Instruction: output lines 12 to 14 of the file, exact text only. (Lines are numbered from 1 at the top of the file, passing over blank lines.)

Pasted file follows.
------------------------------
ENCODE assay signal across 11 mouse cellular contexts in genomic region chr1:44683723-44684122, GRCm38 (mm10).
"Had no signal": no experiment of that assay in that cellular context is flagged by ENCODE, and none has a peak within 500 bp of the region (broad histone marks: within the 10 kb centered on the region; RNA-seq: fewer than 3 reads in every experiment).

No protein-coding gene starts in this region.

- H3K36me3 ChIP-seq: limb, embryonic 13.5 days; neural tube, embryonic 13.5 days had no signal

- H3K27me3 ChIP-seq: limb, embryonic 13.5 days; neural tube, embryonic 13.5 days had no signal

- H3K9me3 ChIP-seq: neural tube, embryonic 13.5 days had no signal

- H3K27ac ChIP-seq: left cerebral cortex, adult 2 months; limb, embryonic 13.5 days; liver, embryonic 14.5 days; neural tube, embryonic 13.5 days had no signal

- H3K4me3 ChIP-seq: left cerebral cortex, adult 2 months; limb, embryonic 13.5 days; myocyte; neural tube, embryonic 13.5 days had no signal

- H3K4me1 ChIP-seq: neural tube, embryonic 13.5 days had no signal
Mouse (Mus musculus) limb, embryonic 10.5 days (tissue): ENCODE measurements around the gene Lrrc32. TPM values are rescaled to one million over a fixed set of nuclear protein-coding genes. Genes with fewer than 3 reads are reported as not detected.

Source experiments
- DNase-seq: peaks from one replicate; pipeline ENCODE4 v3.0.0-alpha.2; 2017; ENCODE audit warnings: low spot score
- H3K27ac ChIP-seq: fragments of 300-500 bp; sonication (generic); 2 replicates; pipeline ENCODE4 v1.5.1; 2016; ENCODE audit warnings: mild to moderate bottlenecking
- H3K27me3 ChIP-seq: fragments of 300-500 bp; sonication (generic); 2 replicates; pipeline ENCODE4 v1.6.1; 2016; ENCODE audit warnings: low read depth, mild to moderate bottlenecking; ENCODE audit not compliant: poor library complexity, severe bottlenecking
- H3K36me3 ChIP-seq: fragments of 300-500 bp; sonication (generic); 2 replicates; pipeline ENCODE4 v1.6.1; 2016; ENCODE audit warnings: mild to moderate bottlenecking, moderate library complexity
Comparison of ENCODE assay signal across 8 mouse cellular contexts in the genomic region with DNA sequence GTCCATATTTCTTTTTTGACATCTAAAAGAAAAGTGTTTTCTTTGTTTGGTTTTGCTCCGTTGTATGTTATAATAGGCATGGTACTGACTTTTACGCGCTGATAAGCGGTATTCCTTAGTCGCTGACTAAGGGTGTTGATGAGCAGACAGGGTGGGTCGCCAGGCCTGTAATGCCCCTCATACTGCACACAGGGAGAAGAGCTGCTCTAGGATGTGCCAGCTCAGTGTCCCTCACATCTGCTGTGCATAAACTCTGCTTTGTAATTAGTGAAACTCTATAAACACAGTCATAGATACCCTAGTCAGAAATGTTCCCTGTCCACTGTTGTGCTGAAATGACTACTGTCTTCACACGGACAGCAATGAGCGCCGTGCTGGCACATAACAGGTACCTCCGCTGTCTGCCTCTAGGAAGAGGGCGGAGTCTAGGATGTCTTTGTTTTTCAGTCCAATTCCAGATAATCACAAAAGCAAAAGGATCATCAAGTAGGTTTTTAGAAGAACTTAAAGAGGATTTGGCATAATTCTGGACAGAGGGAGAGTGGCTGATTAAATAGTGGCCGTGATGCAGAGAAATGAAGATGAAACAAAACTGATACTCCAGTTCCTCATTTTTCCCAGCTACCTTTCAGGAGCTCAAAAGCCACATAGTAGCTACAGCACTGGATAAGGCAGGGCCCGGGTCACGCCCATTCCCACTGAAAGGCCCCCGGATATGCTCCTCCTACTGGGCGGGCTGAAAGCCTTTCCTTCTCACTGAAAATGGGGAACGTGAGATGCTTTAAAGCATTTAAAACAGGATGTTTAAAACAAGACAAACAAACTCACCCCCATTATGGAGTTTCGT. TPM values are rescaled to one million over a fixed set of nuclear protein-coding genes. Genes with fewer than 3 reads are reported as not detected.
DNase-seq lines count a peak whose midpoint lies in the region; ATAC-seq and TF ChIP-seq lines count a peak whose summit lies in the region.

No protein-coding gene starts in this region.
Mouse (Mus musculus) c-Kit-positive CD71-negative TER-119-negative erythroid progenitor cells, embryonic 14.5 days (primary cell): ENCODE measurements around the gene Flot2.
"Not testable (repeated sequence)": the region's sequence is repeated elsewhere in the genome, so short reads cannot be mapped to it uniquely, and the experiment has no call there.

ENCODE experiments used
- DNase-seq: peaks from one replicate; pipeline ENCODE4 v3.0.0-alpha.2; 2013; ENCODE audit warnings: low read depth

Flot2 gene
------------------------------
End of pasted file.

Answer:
- DNase-seq: peaks from one replicate; pipeline ENCODE4 v3.0.0-alpha.2; 2017; ENCODE audit warnings: low spot score
- H3K27ac ChIP-seq: fragments of 300-500 bp; sonication (generic); 2 replicates; pipeline ENCODE4 v1.5.1; 2016; ENCODE audit warnings: mild to moderate bottlenecking
- H3K27me3 ChIP-seq: fragments of 300-500 bp; sonication (generic); 2 replicates; pipeline ENCODE4 v1.6.1; 2016; ENCODE audit warnings: low read depth, mild to moderate bottlenecking; ENCODE audit not compliant: poor library complexity, severe bottlenecking